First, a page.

When we think of sponsors, we’re inclined to think of big businesses and major events, such as Visa and the 2012 Olympics, or Emirates and the Melbourne Cup. However, sponsorship can be a great addition to a small business’s marketing activity.
A sponsorship is not a donation. It is a partnership and both partners should expect to benefit from the arrangement. The community group or event should receive cash, services or products, while the sponsor should be able to promote themselves, resulting in greater brand awareness and sales.
Kim Skildum-Reid, from Sydney-based Power Sponsorship, says that in general, sponsorship is under-utilised by small and medium businesses. “Those that do become sponsors often don’t understand how it operates – thanks, appreciation and your logo won’t automatically translate into commercial returns,” she says. “You should view a sponsorship as a buying opportunity and leverage it across things you’re already spending money on, such as advertising, social media and blogs.”
A typical sponsorship is often assumed to include placement of your logo, tickets, catering / hospitality and official thanks or acknowledgement. However, Skildum-Reid says that best practice diverges significantly from this. “A good sponsorship arrangement should offer different things to different sponsors, depending on their needs,” she says. “For example, if two businesses both sponsor a rugby club, one business might want lots of tickets and hospitality, while another might want more access to intellectual property like club photos, the captain’s blog or behind-the-scenes footage, to leverage in their social media.”
You might want to discuss getting testimonials or endorsements
from participants or players; naming rights to an event; reciprocal access to each others’ mailing lists (if you have permission from
list members); branding on uniforms, equipment or transport;
and reciprocal merchandise sales or appearances at events.
You could also link some of your sponsorship activity and
contributions directly to sales, as Adelaide car dealership
City Holden does – if a member buys a car, the club gets a
generous cash donation.
Skildum-Reid says that the small businesses that do sponsorships often sponsor local events and organisations, but not many are doing national sponsorships. “However, if you have a national sales focus, it might make sense to have a national sponsorship,” she says. “A mum-and-dad shop may be the national market leader.”
How do you choose a good organisation or event to sponsor? Skildum-Reid says: “The absolute essential is that it must be relevant and of interest to at least one segment of your target market. Then you need to look for a natural attribute and value fit. For example, a dirt-track racing event might approach a local accounting business that offers fast tax returns.”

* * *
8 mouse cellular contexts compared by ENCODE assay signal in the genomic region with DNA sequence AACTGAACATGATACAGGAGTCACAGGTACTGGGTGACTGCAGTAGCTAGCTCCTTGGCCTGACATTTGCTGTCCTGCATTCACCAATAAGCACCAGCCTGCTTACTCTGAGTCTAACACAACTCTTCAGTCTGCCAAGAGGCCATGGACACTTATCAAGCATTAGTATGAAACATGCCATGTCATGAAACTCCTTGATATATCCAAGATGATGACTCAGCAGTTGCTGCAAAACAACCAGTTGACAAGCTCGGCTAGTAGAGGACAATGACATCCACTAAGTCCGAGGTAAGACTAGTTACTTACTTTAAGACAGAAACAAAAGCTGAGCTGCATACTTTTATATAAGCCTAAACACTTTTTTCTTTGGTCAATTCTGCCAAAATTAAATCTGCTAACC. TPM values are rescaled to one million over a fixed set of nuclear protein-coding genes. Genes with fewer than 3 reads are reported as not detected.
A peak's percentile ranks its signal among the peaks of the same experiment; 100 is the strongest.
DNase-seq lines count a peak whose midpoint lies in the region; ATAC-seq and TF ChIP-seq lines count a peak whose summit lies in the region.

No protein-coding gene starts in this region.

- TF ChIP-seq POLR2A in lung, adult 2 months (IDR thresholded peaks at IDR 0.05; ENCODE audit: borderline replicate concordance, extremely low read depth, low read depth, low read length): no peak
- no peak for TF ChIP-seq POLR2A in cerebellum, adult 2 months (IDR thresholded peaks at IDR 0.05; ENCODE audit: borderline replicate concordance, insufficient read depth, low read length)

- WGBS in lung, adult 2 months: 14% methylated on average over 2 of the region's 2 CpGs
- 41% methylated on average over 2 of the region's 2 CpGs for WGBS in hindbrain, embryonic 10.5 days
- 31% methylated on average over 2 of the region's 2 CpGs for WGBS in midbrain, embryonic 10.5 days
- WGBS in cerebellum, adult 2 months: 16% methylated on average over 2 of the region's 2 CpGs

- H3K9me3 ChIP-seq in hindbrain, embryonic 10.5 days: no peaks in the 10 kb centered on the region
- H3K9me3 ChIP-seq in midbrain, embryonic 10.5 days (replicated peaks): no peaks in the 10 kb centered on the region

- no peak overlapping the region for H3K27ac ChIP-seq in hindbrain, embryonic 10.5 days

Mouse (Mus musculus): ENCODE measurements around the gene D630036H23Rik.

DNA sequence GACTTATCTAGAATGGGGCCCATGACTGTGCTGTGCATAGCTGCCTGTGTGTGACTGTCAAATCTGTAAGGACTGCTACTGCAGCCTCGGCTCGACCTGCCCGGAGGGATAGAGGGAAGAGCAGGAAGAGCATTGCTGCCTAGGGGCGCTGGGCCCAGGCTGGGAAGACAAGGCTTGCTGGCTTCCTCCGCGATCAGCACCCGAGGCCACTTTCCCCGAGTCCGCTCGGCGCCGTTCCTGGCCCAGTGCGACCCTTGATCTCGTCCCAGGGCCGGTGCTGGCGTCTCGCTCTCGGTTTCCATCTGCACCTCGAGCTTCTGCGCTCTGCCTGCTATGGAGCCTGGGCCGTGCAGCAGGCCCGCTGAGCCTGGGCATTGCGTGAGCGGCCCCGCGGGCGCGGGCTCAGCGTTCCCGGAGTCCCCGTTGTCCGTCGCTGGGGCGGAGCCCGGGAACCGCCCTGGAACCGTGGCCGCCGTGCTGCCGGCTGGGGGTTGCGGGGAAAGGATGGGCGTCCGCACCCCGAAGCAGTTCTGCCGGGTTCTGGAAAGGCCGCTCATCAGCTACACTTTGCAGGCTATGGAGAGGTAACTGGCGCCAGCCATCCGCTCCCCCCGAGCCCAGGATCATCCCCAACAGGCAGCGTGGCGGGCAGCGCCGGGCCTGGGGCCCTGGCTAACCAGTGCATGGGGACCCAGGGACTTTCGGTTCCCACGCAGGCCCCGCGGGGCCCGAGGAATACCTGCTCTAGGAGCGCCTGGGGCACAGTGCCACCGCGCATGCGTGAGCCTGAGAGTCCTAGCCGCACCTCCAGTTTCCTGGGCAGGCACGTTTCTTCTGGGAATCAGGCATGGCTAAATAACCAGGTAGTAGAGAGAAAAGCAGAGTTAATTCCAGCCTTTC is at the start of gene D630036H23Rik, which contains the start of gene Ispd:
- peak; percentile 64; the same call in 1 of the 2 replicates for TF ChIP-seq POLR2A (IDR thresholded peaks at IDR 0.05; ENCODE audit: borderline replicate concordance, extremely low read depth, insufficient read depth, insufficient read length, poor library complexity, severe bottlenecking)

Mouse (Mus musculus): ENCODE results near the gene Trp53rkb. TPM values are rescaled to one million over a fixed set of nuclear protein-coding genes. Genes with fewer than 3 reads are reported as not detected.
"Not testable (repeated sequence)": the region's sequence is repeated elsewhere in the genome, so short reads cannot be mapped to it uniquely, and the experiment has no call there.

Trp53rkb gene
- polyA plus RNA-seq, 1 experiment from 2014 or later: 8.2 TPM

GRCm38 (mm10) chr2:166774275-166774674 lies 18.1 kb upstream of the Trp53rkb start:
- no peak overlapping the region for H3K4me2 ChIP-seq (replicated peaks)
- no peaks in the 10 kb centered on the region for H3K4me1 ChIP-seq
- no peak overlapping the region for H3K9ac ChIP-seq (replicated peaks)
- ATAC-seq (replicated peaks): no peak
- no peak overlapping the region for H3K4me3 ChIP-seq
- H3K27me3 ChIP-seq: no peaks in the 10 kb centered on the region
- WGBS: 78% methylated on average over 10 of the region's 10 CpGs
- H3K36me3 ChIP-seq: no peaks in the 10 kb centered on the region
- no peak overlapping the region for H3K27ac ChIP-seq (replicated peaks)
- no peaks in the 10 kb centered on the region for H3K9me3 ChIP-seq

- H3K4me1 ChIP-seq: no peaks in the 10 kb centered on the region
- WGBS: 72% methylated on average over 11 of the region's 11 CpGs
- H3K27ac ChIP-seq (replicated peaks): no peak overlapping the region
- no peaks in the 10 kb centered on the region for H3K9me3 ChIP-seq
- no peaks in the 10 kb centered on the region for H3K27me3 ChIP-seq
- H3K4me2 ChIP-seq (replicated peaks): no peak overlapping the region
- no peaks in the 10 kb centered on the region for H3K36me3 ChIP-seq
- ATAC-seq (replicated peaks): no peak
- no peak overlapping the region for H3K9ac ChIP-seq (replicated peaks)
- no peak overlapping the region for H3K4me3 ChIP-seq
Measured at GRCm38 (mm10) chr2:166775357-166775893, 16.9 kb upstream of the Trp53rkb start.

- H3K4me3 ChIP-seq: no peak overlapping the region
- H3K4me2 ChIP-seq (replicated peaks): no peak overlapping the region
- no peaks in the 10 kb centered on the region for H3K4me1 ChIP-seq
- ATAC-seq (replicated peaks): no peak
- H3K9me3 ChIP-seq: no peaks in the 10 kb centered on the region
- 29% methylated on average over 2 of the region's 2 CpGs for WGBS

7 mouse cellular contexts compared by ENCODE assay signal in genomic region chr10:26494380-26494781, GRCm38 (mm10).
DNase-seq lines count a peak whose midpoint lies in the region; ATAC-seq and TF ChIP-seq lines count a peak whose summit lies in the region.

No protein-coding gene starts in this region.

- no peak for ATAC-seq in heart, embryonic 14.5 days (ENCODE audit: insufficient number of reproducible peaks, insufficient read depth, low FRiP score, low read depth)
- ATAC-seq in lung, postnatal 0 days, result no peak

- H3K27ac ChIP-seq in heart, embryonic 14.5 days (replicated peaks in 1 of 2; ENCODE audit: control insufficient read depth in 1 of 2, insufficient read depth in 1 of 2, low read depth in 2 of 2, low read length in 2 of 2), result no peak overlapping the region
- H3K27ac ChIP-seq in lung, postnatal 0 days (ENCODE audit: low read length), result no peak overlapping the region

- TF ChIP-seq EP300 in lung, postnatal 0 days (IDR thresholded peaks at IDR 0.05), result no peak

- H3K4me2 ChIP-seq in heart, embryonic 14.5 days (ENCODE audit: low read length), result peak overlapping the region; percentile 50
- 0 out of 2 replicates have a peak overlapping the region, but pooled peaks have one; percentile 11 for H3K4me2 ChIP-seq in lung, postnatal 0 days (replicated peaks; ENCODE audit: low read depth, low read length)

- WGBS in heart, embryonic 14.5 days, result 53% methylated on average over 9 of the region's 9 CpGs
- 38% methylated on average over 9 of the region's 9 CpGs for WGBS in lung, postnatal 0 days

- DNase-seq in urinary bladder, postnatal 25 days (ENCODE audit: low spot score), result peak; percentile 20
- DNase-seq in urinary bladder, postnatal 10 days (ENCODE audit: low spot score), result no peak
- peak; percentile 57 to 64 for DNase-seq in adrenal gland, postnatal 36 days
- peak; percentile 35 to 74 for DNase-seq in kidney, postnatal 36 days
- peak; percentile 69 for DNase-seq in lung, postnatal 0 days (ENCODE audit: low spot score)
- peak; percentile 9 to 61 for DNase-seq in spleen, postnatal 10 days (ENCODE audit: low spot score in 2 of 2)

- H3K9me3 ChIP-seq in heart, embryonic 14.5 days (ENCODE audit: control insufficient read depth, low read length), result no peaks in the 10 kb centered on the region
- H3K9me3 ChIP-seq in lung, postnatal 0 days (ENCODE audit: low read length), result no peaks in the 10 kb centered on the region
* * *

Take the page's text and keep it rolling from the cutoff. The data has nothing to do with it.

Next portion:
A local sponsorship can cost anything from $1,000 to $10,000. Sponsoring a professional team might set you back well into six figures and top Olympics sponsors pay around $100 million for the opportunity! “The cost of a sponsorship varies depending on whether it’s local, national or international, what event or organisation you sponsor, and what kinds of benefits you receive. Typically, tickets and catering are expensive and in short supply, while access to intellectual property may be more cost-effective,” says Skildum-Reid.
Sponsorships can offer many different avenues to engage with customers. To help identify ways in which you can leverage the opportunity, first ask yourself what you would do if you could do absolutely anything with your sponsorship activity.
“Before you enter a sponsorship negotiation, you need to identify your target market,” says Skildum-Reid. “Then you need to decide what you want to accomplish. How is the sponsorship going to change perceptions and how will it change behaviours? For example, if you run a local butchery, you might decide you want to promote your gourmet sausages and pre-marinated meats. To do that, you might want to use the sponsorship to drive people to your store, or offer taste testings or have a sausage sizzle at events.”
If you’re already signed up as a sponsor with a standard sponsorship package, there may still be ways to improve your existing agreements. One immediate area that Skildum-Reid says businesses can use better is logo placement.
“Many business people make the mistake of thinking that logo exposure will make a difference to how people perceive their brand,” she says. “However, that’s unlikely if they just have their logo out there, with no context. People have no way of knowing if the business is relevant to their lives.
“If you have banners and logo exposure, communicate the basics of the business (for instance, in a tagline like ‘The best gourmet sausages in town’). Include a phone number or a website address too, so that people can contact you or find out more.”
Useful tools and resources
- Power Sponsorship offers consulting, training and coaching to sponsors and sponsorship seekers.
- Expert source: Kim Skildum-Reid has 27 years’ experience in corporate sponsorship consulting and is the author of three books currently in print: The Sponsorship Seeker’s Toolkit (3rd ed) ($45rrp, McGraw-Hill) written with Anne-Marie Grey; The Ambush Marketing Toolkit ($36rrp, McGraw-Hill); and her latest book, The Corporate Sponsorship Toolkit ($45rrp, Freya Press).
The views expressed in this article are those of the author and the interviewees, and not of Australia Post.
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